A Short History of Leeds

Leeds, Massachusetts, is a geat neighborhood within the city of Northampton and the most distant from the center. Like Florence and Bay State, the other districts in the community with distinctive identities, its history is linked to the Mill River.

The exact boundaries of Leeds have never been agreed on. Whether the Veterans Hospital is in Leeds or Florence has never been resolved but Leeds definitely begins where Florence Street branches off from Route 9. It is also generally agreed that Maine’s Hill residents on Haydenville Road can also claim Leeds citizenship.

Except for the rare farmer or the hostelries on the turnpike to Albany, Leeds (and Florence as well), saw no significant settlement for a century and a half after the settlement of Northampton in 1654. With the arrival of the industrial revolution the river suddenly assumed great importance as the source of abundant waterpower.

The Mill River had always supplied power for the few mills where farmers could have their grains ground or, at a later time, their trees cut into lumber at sawmills. In the 19th century, the river became the powering agent for the production of paper, cotton and wool cloth, silk products, buttons, baskets, brass products, shovels and hoes, brushes, picture frames, emery wheels…in total, an extraordinary variety of manufactured products of all kinds.

In 1874 it all changed when a dam built in Williamsburg by the factory owners to provide a constant and regulated flow of water suffered a catastrophic failure that devastated the Mill River valley. The economy of the area was destroyed but the cost in human terms was worse. In Leeds alone, 51 people died in the raging floodwaters. The toll from the flood reached over 140 with 37 of the victims from Haydenville and Williamsburg found in Leeds and Florence. In 1999, memorials recalling the disaster and listing the names of the victims were erected in Leeds, Haydenville and Williamsburg. The Leeds Memorial is set on the bank of the Mill River in the very heart of the area where so many lives were lost.

If you drive up Main Street in the center of Leeds in the year 2000, you will find five dams (in varying condition) and five bridges in less than a half mile. The dams (Top Dam, Middle Dam, Bottom Dams and Cook’s Dam) are a legacy of the time when the Main Street of Leeds was lined with factories. Today the only reminders of that era are the few brick factory buildings on Water Street and the Leeds Village Apartments, an industrial bee-hive of years past on Main Street. The river, once of substantial depths, is now barely a foot deep in most areas as silt has filled the areas behind each dam.

Where once there were four grocery stores in the village’s center, now there are none. Where a depot once stood as a stop for the four passenger trains passing through the village each day on the way to Williamsburg there is now only a deserted roadbed.

Today, a libation to slake one’s thirst at the Northampton Country Club is the only reminder that once there were a number of places in Leeds where the dust of a day’s work could be washed away. While some of those oases were properly sanctioned like the Leeds Inn or the Warner and Moody Taverns of old there were others less restricted by the niceties of legal licensing.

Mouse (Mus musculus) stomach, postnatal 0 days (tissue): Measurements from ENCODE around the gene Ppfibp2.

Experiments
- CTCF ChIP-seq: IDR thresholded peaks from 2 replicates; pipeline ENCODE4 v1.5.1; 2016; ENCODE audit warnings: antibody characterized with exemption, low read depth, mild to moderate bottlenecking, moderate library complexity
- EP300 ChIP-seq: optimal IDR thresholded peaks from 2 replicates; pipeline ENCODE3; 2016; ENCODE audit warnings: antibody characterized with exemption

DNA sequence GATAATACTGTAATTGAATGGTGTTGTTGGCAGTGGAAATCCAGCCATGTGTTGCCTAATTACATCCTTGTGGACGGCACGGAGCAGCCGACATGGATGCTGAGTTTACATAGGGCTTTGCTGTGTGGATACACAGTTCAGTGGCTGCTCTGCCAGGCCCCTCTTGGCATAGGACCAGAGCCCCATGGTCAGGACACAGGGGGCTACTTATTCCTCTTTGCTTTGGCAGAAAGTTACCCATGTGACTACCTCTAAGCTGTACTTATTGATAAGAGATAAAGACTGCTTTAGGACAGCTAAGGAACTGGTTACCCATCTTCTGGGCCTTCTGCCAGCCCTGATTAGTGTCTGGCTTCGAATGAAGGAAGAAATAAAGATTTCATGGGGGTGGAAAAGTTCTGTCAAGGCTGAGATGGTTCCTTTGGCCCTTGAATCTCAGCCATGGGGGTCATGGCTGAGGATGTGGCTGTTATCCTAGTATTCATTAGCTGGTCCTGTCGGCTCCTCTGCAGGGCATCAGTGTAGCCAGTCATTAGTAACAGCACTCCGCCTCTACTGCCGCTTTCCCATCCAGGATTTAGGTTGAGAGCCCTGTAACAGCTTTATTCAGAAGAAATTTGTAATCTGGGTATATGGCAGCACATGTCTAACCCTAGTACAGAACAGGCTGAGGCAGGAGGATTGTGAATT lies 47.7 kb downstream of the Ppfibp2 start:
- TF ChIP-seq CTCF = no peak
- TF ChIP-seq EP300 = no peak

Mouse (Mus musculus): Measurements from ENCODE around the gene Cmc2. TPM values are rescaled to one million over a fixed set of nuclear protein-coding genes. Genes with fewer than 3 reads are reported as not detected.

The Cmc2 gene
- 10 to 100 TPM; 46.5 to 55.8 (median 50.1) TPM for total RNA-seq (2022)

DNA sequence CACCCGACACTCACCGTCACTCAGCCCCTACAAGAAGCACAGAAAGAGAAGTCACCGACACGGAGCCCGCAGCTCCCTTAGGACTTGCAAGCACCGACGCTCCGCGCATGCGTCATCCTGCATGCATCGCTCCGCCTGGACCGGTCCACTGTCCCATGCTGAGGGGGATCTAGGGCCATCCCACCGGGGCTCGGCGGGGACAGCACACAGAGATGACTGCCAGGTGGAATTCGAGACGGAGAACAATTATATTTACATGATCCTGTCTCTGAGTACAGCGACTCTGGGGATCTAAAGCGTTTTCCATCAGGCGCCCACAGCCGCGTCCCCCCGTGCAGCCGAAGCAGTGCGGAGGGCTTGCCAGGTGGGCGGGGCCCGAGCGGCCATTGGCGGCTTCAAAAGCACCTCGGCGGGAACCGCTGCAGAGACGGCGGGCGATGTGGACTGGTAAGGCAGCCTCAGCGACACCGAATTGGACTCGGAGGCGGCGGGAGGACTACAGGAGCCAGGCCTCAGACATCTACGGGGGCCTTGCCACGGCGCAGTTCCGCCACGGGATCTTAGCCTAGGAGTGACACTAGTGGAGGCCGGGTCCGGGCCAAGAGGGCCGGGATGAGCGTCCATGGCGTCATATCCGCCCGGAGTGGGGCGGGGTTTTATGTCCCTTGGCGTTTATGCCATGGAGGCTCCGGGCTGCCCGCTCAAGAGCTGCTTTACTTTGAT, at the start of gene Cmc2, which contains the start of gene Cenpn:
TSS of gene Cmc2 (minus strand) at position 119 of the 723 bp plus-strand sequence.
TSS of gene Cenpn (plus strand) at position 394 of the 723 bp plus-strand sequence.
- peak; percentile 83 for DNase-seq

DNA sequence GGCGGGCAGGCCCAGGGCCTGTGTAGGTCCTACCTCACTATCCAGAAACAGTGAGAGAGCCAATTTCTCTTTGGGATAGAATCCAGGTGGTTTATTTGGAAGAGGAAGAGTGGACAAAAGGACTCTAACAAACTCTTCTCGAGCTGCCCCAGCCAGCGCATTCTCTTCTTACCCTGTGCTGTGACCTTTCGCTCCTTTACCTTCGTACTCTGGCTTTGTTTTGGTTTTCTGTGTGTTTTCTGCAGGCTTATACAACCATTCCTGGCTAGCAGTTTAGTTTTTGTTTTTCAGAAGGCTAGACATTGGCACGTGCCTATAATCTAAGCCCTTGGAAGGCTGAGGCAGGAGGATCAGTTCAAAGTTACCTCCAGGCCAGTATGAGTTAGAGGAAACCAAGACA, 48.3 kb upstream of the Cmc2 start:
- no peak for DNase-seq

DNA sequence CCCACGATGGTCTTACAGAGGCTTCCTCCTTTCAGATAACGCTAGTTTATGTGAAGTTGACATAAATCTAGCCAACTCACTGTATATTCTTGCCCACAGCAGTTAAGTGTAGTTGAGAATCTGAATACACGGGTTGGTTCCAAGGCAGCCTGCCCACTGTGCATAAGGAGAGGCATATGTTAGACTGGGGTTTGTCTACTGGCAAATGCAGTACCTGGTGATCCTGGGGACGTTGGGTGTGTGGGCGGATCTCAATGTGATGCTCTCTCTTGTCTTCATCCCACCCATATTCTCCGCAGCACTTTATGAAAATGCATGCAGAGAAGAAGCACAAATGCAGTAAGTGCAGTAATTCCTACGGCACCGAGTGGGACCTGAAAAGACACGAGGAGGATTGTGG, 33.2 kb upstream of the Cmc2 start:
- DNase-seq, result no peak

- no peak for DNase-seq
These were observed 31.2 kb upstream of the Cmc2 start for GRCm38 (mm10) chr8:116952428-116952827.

Today few residents are aware that the neighborhood below Cook’s Dam near the Country Club is “Irish Town” or that the school rests on “Schoolhouse Hill”. Few identify their elevated neighborhood dominated by the Dimock Estate as “Yankee Hill.” Water Street has lost its identity as the “French quarter” of Leeds and who knows where “Howard’s Pasture” is, or “Crow Hill”, “Robert’s Meadow”, “The San”, or “Seven Houses”?

Who knows that the first Charlie Chan of the movies, Warner Oland, found his bride, Edith Shearns, right here in Leeds? He returned often to his home opposite the Chart Pak factory where he had his own private tennis court. He was also a frequent golfer at the Warner Meadow Golf Club (now Look Park) and the Northampton Country Club.

Leeds also produced a Governor of Massachusetts. Thomas Talbot was a member of the Executive Council from 1864 to 1869, Lieutenant Governor from 1872 to 1873, Acting Governor, 1874, and Governor of Massachusetts in 1879-1880. He lived on Water Street from 1831-1835.

There was a time when Leeds was not generally regarded as the most desirable place to be from. But that was long ago. In 2000 Leeds is regarded as one of Northampton’s most desirable residential locations. The proof may be found in the Transfers of Property reported each week in the Registry of Deeds. The cost of land and the price of homes would be inconceivable to those who lived in Leeds in earlier eras. Homes in the hundreds of thousands of dollars are common in this little town where, in 1932, houses belonging to the defunct silk company were being sold throughout the community for hundreds, not hundreds of thousands of dollars.

Those who were born and raised in Leeds always knew there was no better place to live. It just took the rest of the world a little longer to make that discovery.

For those interested in more information about Leeds, we heartily recommend the work by Robert P. Emrick “Leeds, A Village Within the City of Northampton, Massachusetts.”

December, 2000

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